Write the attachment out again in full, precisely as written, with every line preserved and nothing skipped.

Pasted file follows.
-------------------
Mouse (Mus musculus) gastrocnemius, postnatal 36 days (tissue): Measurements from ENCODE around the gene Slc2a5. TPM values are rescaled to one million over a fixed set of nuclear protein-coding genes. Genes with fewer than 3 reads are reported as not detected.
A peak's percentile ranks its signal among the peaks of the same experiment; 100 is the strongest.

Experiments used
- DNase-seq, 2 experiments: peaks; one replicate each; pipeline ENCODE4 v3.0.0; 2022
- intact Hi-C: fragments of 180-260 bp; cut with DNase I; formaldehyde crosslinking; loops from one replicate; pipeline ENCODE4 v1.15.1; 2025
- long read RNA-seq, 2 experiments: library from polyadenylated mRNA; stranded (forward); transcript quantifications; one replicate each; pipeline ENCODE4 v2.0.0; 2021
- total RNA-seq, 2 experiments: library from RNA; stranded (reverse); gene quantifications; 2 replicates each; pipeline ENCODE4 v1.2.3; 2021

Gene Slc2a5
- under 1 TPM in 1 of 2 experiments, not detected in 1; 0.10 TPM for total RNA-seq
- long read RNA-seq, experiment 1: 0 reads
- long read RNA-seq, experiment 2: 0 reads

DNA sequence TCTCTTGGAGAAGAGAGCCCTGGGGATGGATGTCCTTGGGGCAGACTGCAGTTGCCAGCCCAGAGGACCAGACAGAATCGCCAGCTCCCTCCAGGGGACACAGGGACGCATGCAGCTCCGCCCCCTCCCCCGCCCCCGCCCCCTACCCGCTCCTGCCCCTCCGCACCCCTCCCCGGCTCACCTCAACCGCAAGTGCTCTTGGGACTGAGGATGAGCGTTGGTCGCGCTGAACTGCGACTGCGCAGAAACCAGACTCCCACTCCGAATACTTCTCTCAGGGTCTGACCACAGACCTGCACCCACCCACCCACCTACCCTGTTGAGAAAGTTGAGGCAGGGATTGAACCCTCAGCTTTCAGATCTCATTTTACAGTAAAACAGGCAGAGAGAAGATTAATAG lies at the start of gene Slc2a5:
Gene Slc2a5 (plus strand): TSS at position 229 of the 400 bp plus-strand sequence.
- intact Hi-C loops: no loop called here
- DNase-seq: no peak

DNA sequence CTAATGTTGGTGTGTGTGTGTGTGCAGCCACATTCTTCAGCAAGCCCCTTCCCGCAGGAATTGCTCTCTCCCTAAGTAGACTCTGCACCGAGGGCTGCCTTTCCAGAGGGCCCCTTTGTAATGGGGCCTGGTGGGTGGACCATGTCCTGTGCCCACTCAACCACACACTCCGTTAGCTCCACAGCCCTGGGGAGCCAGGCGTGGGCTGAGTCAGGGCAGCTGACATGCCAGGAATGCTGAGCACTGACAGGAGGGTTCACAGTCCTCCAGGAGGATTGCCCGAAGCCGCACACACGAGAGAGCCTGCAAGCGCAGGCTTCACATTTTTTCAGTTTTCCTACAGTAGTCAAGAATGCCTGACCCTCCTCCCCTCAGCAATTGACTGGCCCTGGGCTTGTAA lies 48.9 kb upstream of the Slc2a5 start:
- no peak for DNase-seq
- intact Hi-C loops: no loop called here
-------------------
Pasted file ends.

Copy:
Mouse (Mus musculus) gastrocnemius, postnatal 36 days (tissue): Measurements from ENCODE around the gene Slc2a5. TPM values are rescaled to one million over a fixed set of nuclear protein-coding genes. Genes with fewer than 3 reads are reported as not detected.
A peak's percentile ranks its signal among the peaks of the same experiment; 100 is the strongest.

Experiments used
- DNase-seq, 2 experiments: peaks; one replicate each; pipeline ENCODE4 v3.0.0; 2022
- intact Hi-C: fragments of 180-260 bp; cut with DNase I; formaldehyde crosslinking; loops from one replicate; pipeline ENCODE4 v1.15.1; 2025
- long read RNA-seq, 2 experiments: library from polyadenylated mRNA; stranded (forward); transcript quantifications; one replicate each; pipeline ENCODE4 v2.0.0; 2021
- total RNA-seq, 2 experiments: library from RNA; stranded (reverse); gene quantifications; 2 replicates each; pipeline ENCODE4 v1.2.3; 2021

Gene Slc2a5
- under 1 TPM in 1 of 2 experiments, not detected in 1; 0.10 TPM for total RNA-seq
- long read RNA-seq, experiment 1: 0 reads
- long read RNA-seq, experiment 2: 0 reads

DNA sequence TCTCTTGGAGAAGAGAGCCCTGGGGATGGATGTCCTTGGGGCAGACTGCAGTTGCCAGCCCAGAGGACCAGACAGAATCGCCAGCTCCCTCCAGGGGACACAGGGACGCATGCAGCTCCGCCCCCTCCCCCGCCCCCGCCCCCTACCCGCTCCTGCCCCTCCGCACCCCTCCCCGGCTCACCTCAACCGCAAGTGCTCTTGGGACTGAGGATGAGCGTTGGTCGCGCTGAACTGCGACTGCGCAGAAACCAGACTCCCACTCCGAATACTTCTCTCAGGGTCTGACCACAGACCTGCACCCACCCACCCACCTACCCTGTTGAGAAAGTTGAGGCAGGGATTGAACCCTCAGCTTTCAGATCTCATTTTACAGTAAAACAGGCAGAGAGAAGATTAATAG lies at the start of gene Slc2a5:
Gene Slc2a5 (plus strand): TSS at position 229 of the 400 bp plus-strand sequence.
- intact Hi-C loops: no loop called here
- DNase-seq: no peak

DNA sequence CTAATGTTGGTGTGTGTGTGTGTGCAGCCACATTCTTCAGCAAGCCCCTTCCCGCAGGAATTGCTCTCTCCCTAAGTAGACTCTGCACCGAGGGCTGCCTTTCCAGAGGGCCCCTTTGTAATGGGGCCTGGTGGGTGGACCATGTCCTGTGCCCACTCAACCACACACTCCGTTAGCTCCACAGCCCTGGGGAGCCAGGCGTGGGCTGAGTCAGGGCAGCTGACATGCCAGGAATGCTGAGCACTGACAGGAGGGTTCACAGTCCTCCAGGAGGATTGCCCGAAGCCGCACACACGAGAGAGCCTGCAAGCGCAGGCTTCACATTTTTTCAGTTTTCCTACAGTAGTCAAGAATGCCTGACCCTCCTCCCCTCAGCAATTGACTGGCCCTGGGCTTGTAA lies 48.9 kb upstream of the Slc2a5 start:
- no peak for DNase-seq
- intact Hi-C loops: no loop called here